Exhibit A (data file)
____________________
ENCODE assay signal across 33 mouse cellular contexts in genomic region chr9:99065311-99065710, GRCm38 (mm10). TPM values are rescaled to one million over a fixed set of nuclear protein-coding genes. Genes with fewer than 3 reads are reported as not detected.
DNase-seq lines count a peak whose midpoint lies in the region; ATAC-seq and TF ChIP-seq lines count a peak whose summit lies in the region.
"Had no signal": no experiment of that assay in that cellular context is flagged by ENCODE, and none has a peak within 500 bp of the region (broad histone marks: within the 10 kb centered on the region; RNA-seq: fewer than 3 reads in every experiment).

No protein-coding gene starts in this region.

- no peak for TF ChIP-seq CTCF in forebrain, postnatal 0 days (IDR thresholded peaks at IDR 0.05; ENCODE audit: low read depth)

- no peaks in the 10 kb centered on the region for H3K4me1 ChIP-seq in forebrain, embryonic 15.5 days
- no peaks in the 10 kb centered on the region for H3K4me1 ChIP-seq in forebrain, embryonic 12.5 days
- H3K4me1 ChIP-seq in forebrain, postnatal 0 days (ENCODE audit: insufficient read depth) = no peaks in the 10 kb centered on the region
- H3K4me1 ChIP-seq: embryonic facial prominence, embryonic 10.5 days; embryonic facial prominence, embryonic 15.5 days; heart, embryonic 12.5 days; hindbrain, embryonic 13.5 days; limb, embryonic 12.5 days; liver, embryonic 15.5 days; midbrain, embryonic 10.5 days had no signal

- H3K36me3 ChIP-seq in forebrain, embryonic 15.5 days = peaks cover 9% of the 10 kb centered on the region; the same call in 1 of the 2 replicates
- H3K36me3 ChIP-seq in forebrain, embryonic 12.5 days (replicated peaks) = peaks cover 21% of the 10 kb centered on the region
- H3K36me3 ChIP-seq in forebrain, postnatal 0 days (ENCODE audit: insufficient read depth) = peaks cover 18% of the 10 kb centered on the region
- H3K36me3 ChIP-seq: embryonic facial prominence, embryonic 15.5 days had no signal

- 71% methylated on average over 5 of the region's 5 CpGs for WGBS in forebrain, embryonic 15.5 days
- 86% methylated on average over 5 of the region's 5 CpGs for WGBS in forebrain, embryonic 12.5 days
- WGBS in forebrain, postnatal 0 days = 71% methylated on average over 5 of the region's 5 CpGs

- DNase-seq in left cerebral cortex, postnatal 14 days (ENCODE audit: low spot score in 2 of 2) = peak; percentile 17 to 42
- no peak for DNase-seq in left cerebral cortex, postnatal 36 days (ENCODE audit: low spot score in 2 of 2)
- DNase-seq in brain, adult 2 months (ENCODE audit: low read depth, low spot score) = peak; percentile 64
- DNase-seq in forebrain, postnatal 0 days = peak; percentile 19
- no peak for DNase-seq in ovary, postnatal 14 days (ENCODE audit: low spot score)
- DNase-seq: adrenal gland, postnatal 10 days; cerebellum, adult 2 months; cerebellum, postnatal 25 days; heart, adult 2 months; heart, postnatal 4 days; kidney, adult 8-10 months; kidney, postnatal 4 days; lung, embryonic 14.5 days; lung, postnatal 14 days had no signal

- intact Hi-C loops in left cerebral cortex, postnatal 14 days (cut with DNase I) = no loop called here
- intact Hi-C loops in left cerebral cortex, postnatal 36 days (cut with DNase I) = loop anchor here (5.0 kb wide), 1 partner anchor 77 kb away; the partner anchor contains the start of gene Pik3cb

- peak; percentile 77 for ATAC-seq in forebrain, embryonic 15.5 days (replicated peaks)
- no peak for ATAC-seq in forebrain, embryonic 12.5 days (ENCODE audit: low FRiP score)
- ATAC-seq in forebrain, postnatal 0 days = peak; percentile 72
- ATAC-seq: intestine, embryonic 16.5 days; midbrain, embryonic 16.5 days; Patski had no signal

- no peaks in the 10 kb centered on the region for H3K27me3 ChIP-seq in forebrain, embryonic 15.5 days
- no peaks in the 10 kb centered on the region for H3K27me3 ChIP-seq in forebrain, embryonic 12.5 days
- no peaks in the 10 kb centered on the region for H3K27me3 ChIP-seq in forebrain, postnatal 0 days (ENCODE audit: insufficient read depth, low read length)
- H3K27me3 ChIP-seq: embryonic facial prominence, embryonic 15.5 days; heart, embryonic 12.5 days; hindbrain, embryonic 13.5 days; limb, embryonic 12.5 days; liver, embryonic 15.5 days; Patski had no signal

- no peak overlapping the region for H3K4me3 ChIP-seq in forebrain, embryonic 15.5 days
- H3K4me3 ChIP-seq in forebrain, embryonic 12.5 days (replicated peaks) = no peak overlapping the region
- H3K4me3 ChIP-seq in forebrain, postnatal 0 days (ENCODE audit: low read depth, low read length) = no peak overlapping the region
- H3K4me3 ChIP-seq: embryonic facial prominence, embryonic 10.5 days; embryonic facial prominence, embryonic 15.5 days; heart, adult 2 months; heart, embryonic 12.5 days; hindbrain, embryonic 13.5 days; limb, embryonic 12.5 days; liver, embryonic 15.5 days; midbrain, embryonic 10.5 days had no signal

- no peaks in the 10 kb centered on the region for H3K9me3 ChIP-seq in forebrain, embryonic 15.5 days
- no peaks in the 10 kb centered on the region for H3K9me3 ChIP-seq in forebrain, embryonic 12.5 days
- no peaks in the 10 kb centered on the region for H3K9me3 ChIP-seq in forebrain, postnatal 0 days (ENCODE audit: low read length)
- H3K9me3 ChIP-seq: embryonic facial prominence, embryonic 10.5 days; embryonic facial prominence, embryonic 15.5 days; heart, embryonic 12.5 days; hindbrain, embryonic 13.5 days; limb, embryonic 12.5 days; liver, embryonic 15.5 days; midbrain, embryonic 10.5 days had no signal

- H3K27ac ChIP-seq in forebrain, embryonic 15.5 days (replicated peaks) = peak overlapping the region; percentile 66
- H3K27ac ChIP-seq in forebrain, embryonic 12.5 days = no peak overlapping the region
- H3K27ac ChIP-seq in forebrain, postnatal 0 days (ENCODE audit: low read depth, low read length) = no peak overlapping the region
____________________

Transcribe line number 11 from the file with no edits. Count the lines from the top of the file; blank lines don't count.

- H3K36me3 ChIP-seq in forebrain, embryonic 12.5 days (replicated peaks) = peaks cover 21% of the 10 kb centered on the region